Phytochemicals are a relatively new category of nutrients. Currently, there are no DRI's, RDA's or AI's for phytochemicals. However, current research indicates there are thousands of different phytochemicals and although there are no known deficiency related diseases like those asociated with vitamins and minerals, phytochemicals may not only help with the aborption of vitamins and minerals, but also they may help protect us from cardiovscular disease and certain cancers.


Dietary Supplements

Individuals who do not regularly consume whole foods often opt to get their needed vitamins and minerals via supplementation. Additionally, there are a variety of prebiotics, probiotics, phytochemicals, and other nutritional supplements in the marketplace making a variety of claims to improve one's wellness.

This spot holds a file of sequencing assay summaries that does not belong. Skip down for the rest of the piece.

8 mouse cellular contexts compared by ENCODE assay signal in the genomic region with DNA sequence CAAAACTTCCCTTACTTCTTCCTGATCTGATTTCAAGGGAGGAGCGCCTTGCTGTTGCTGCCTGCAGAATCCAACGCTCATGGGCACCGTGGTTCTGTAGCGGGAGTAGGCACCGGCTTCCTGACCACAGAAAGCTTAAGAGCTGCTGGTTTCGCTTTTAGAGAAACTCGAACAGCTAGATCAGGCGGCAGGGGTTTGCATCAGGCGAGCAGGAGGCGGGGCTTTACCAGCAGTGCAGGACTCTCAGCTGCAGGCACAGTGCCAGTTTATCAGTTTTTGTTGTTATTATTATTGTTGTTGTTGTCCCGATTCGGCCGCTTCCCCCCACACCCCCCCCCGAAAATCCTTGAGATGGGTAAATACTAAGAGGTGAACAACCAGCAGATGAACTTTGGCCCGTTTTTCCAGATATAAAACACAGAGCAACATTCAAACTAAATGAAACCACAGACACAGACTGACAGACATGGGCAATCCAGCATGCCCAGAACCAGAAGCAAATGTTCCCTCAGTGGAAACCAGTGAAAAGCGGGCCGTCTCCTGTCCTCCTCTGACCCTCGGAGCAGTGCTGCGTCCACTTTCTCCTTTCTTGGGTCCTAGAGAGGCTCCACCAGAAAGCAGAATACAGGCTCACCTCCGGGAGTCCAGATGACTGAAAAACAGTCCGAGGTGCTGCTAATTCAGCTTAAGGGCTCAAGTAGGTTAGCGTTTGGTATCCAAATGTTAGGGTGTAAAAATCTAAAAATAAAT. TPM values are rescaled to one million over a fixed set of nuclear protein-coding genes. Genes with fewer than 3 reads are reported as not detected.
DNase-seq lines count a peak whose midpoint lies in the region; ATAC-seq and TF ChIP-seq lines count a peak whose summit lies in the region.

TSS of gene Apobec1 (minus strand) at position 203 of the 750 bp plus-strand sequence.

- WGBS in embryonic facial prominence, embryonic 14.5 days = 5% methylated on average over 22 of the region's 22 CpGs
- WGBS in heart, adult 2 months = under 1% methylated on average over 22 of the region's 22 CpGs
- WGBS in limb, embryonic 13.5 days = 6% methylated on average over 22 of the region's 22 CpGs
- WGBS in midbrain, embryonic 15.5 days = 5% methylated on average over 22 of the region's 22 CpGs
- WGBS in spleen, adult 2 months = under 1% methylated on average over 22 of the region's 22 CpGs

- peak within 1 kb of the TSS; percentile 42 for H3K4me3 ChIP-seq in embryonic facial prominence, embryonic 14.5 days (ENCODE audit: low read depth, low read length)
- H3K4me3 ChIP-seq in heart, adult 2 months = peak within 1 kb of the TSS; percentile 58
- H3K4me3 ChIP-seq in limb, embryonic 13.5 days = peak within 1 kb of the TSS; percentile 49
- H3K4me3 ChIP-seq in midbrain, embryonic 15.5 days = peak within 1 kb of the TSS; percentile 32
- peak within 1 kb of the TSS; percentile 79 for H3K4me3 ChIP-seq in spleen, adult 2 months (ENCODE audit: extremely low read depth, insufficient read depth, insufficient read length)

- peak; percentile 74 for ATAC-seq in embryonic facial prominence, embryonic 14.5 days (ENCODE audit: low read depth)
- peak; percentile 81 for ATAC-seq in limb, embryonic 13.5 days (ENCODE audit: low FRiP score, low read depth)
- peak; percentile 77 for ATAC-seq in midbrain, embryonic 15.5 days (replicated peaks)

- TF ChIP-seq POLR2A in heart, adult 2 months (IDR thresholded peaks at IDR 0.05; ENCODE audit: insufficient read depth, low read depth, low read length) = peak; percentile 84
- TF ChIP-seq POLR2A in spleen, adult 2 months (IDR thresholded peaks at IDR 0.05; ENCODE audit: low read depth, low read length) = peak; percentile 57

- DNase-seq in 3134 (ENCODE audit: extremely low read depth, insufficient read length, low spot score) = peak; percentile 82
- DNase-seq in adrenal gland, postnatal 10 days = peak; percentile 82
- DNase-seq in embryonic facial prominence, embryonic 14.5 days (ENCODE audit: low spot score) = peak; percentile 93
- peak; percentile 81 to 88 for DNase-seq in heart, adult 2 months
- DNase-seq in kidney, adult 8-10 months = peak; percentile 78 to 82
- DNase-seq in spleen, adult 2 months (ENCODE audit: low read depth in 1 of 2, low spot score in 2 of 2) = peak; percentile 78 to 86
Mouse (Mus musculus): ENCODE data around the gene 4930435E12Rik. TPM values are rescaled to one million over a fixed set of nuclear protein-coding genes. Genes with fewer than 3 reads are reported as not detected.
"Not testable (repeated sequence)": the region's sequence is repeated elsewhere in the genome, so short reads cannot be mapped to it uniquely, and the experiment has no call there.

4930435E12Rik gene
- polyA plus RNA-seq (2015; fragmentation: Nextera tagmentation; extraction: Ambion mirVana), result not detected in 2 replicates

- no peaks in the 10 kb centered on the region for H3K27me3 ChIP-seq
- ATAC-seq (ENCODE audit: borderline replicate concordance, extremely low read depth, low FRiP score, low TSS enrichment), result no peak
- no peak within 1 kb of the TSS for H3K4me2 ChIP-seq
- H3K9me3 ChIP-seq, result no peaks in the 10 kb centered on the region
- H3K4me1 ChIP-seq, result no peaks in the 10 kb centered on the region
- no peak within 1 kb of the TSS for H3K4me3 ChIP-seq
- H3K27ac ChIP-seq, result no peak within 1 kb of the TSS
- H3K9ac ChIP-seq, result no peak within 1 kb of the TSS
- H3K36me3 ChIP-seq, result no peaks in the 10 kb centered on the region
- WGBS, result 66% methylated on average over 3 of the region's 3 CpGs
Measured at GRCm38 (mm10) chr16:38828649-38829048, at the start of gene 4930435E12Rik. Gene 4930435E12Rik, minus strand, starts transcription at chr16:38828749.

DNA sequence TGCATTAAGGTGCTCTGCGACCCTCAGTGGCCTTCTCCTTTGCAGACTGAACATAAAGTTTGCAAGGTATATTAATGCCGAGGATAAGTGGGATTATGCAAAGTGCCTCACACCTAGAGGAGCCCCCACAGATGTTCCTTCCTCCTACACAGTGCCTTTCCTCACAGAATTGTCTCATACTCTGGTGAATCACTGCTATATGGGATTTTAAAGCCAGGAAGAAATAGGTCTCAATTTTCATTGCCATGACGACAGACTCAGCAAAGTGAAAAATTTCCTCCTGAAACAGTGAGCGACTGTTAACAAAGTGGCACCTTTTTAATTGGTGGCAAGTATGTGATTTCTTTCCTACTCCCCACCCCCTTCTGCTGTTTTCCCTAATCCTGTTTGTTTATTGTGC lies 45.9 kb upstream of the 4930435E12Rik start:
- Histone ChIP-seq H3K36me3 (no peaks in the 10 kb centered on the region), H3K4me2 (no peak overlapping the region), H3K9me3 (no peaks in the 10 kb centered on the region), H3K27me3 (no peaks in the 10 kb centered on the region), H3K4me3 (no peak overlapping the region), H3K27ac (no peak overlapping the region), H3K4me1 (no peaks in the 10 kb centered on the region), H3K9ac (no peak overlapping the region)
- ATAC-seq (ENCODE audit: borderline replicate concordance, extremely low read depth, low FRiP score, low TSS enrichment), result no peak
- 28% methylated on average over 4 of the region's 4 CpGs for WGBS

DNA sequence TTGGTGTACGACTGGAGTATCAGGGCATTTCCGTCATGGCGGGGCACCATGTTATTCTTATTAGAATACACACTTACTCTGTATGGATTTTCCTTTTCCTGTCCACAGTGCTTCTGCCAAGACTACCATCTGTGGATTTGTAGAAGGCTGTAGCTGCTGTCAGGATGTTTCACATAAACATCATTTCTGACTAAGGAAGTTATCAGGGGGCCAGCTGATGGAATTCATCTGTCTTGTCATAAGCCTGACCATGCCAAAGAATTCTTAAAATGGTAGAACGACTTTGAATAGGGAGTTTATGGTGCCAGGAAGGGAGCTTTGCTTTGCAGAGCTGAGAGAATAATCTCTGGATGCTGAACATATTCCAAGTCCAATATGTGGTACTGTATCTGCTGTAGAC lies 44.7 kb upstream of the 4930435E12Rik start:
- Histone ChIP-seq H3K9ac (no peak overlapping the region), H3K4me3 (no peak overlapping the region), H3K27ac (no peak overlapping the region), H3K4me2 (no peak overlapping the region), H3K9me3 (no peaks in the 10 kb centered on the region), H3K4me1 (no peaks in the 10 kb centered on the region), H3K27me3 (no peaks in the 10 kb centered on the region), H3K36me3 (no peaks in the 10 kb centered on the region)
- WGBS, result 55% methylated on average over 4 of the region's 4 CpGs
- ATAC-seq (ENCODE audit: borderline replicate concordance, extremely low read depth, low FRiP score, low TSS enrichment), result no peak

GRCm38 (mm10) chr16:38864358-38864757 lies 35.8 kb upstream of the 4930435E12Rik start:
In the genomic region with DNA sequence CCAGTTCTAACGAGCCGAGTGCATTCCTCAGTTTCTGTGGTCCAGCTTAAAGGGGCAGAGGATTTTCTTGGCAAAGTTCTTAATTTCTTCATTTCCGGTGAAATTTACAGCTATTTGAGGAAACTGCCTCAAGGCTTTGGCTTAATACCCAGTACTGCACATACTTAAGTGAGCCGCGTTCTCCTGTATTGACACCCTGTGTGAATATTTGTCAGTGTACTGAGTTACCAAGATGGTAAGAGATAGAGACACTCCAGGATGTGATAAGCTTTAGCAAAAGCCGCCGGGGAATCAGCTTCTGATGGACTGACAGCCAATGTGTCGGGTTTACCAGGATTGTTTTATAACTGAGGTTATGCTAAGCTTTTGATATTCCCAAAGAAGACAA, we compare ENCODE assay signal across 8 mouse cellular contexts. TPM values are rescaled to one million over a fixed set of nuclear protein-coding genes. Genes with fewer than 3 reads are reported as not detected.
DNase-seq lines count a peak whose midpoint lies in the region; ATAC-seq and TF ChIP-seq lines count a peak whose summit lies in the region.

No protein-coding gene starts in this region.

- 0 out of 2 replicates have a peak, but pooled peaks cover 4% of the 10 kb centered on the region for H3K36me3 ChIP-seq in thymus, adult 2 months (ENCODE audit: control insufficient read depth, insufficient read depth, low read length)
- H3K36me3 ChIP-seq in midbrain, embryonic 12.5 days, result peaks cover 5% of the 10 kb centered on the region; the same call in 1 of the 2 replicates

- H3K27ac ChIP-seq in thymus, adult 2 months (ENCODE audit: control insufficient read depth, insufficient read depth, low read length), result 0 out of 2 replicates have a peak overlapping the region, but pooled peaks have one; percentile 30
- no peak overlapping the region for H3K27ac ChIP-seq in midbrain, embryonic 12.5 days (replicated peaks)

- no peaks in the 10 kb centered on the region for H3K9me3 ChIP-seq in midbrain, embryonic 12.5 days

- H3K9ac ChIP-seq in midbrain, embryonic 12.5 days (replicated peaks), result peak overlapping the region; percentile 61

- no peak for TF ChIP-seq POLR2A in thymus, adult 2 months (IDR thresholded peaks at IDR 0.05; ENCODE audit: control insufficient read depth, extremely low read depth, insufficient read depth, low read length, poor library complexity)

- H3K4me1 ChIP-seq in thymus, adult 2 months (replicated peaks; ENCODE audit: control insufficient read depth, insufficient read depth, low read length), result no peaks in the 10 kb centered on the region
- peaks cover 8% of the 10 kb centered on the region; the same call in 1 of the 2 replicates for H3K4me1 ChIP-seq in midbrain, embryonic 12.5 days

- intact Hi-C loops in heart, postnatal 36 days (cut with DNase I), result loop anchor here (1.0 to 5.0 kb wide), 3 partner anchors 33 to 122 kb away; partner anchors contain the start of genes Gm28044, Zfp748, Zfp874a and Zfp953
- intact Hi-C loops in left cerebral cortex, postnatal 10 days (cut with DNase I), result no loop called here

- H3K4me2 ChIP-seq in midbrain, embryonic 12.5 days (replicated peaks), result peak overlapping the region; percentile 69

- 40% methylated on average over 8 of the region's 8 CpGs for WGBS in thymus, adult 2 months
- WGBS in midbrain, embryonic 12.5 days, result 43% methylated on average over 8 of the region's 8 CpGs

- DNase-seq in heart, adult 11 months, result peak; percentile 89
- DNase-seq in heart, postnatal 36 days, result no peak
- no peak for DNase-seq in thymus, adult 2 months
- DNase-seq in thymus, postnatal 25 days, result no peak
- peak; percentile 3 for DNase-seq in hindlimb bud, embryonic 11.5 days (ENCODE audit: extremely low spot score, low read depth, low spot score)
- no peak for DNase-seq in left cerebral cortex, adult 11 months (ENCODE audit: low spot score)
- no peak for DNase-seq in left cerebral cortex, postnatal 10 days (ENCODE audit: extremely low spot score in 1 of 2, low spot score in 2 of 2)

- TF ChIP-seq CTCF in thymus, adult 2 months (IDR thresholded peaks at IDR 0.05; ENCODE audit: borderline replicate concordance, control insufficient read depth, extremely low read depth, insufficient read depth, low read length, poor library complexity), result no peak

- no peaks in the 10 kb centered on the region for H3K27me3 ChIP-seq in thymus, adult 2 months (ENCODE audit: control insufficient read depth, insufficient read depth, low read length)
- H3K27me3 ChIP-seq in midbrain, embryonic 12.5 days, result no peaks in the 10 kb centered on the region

Dietary supplements and functional foods are a multi billion dollar business. Many people are looking for a simple solution to the complex problem of making healthy choices in an attempt to avoid the consequences associated with making poor health choices. There is no "silver bullet" to correct a deficient diet. There are no magical elixirs to remove the consequences of poor choices and the effects of aging. Eating a diet rich in nutrient dense whole foods, avoiding processed foods and engaging in regular exercise are the keys to long term wellness. You can try and cheat the system by taking a multi-vitamin and mineral capsule or some other nutritional supplement to make up for the lack of nutrients in a poor diet, but as you will hopefully learn in this section there are an abundance of vitamins, minerals and phytochemicals that provide health benefits that are only available to the body when they are consumed as whole foods.